One step might be considered to incorporate cooperative , because instead of hands or shoes, students are asked to take turns modeling for each other, so that they can draw blind-contours of faces.

Information Processing/Discussion
Along the way we debrief. Sometimes one-on-one with each student, sometimes in small groups, and a few times as an entire class, discussing how their drawings are accurate records of their perceptions, not necessarily perfect representations of their hands (or shoes or faces). We discuss and try to evaluate both the process and the products. One of the things that is important is to have the students reflect on how the process felt. If they were focused, able to avoid distractions, "absorbed" so to speak, and lost track of time, felt relaxed yet alert, or generally became silent or wordless (both outwardly and better yet, in their own minds) then, hopefully they can recreate those feelings each time they attempt a drawing. This hones their perceptual skills, stretches their attention-spans, and ideally, shifts them from a typically verbal to a more visual/spacial cognitive mode which is beneficial to being able to draw accurately.

Once students have improved their blind-contour skills enough, we add back in the "check-back" or "modified" contour drawing, where students try to look at the subject more than at their paper, but are now allowed to check back periodically in order to correct for placement and proportions. Students are then given viewfinders and introduced to the concepts of selecting a composition within a format (picture frame) and the practice of some artists of imagining that whatever they are viewing is flattened onto a single surface (the picture plane). Finally, they are asked to tone a format on a page, pose their hands with the viewfinder, and spend a few days drawing a fully developed, realistic drawing of their hands.

Assessment and Evaluation of Student Progress
When their drawings are finished, students are given a rubric to score themselves on each of the 5 perceptual skills; edge, space, proportion, shading, and composition as well as on their effort and level of improvement. They are also asked to respond to a number of reflection questions. Later I score them on the same categories, and usually try to read and comment on their reflections.

Students also view all of the drawings in the class and discuss the accuracy of the contour drawings and how convincing the shading is and analyze the compositions. Students are asked to consider the sensual, formal, expressive, and technical qualities of each others drawings during this "critique session."

So the rubric may be a formal summative assessment, the critique session is more informal, and all along the way there have been deliberate as well as incidental informal formative assesments going on. In this way, even if a given student does not achieve the desired technical proficiency, their perceptual skills may still grow and/or they may acquire an understanding of the concepts of contour, modeling shading, and arranging/selecting composition.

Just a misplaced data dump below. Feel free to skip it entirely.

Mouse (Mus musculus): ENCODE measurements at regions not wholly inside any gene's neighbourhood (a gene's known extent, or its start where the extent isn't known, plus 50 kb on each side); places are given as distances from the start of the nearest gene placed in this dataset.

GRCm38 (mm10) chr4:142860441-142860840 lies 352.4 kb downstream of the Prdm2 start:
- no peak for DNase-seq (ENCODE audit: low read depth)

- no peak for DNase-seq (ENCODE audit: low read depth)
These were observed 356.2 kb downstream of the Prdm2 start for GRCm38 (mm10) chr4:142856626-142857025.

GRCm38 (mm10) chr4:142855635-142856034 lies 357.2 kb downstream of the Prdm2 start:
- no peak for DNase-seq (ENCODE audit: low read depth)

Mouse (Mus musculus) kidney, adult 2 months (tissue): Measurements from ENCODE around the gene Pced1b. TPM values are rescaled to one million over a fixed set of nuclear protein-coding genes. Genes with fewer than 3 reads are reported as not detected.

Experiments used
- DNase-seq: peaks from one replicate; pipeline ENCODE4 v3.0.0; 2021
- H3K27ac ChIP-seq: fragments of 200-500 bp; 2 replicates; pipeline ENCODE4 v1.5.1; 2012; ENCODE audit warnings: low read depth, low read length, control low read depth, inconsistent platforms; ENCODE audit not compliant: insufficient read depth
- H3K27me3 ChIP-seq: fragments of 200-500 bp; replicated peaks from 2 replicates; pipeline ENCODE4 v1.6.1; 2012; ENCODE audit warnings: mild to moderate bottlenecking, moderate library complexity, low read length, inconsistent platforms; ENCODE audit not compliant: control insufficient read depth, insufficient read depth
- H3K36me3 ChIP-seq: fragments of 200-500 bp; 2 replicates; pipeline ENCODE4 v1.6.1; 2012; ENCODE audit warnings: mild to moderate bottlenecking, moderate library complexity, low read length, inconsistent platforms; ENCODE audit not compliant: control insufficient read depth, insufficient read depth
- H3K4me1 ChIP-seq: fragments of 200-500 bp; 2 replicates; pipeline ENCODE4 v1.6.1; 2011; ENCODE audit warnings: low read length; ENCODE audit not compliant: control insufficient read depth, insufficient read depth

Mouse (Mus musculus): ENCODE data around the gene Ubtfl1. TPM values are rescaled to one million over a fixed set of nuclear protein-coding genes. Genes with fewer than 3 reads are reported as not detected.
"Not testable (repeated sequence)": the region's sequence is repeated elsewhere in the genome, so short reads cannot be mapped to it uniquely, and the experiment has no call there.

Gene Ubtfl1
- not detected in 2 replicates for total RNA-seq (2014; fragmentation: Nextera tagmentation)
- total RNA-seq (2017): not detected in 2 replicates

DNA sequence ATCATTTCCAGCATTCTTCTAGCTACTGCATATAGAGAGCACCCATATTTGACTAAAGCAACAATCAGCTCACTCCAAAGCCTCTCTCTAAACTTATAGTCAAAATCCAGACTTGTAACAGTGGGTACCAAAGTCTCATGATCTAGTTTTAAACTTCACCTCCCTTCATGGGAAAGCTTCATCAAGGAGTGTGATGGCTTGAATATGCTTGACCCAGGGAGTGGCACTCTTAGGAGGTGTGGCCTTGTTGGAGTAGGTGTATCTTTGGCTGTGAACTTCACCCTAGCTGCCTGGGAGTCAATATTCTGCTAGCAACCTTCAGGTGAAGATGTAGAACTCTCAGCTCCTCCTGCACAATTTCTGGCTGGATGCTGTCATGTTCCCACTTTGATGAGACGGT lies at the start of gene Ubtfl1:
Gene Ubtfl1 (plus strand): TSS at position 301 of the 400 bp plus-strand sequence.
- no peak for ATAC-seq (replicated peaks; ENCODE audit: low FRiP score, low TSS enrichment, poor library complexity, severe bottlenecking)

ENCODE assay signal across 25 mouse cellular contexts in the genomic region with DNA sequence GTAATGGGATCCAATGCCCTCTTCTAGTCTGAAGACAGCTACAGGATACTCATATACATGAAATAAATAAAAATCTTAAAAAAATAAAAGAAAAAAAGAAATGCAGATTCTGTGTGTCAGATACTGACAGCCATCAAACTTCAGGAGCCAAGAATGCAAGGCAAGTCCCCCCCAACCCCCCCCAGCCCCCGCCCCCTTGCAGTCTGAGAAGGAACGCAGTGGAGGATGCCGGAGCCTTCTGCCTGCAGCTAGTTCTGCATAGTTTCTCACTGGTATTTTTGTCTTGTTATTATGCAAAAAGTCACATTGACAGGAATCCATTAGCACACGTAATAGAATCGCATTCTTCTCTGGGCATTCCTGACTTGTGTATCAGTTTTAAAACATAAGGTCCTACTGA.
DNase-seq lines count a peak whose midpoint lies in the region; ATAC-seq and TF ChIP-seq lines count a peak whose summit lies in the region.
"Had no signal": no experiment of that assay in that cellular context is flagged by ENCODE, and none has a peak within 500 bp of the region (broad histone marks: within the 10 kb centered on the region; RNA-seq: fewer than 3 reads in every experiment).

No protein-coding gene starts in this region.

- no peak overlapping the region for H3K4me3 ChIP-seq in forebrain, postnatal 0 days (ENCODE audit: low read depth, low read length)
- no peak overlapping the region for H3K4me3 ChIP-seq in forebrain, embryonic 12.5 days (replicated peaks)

Tuesday, October 13, 2009

Formal Writing Project; Professional Web Planning and Proposal

Read the 'Dreamweaver Tutorial 2' hand-out and follow the directions for each of the exercises, but instead of tailoring your work for the "Cosmatic" case study provided, customize your research and proposals for your own mock-company Web site, which you will be working on for the remainder of the semester. That site will constitute your final project.

Turn in each steps on the deadlines listed below but save your work because you will turn it all in together in a presentation folder at the end as your Formal writing project.

Here is a list of steps and deadlines:

First the Purpose
  1. List of site goals (p.49 in DRM Tutorial 2 hand-out) Due Oct. 7
  2. Target Audience (p.51) Due Oct. 8
  3. Information Gathering (p.53)
  4. Explore examples/"competition" (p.55)
  5. End-User Scenario (p55) Steps 3-5 Due Oct. 12
  6. Session 2.1 Quick Check Questions (p56) Due Oct 13
Next the Architecture
  1. Outline (p.57) Due Oct 14
  2. Flowchart (p58) Also Due Oct 14
  3. Concept & Metaphor (p.60) Due Oct 15
  4. Color Scheme (p.64) Due Oct 16
  • Quiz over DRM Tut 2 Vocab on Fri Oct 16
  • We will resume working in the HTML/HXTML book on Mon. Oct 19 with Tutorial 4; Designing with tables, but Proposal steps will continue to be due
  1. 5. Font Choices (p.66) Due Oct 19
  2. 6. Graphics (p.67) Due Oct 20
  3. 7. Layout Sketch (p.69) Due Oct 21
  4. 8. DRM Tutorial 2 Session 2.2 Quick Check Questions (p.69) Due Oct. 22

Professional Proposal Terms

Quiz on Friday, October 16
  • accessibility
  • additive color system
  • client
  • end-user scenario
  • flowchart
  • font
  • font color
  • font size
  • font style
  • generic font families
  • hexadecimal color code
  • information architecture
  • layout
  • market research
  • metaphor
  • monospaced font
  • navigation system
  • proportional font
  • RGB system
  • sans-serif typeface
  • serif typeface
  • site concept
  • subtractive color system
  • target audience
  • user profile
  • Web Safe Color Palette

Thursday, October 1, 2009

Tutorial 3; Color and Fonts

  • Session 3.1 Quick Check questions 1-9 due Wednesday Sept. 30
  • Session 3.2 QC questions 3, 4, & 5
  • AND Session 3.3 QC questions 3, 4, & 5 due Friday Oct. 2
  • Tutorial 3; Arcadium Web site due Thurs Oct. 8
  • Tutorial 3 Test, Friday Oct. 9

Child Drawing Developmental Stages

  • Scribbling (AGE 1 1/2)
  • Symbols Begin (2-3)
  • Adding Details (3-4)
  • Telling Stories (4-5)
  • Landscapes (5-6) Composition/Principles reign
  • Complexity builds (Grades 5-7)
  • Gender Differentiated
  • Desperately Seeking Realism (ages 10-11) Details/Elements reign, at the expense of good composition.
The naturally developed left brained symbol-system eventually eclipses accurate perceptions.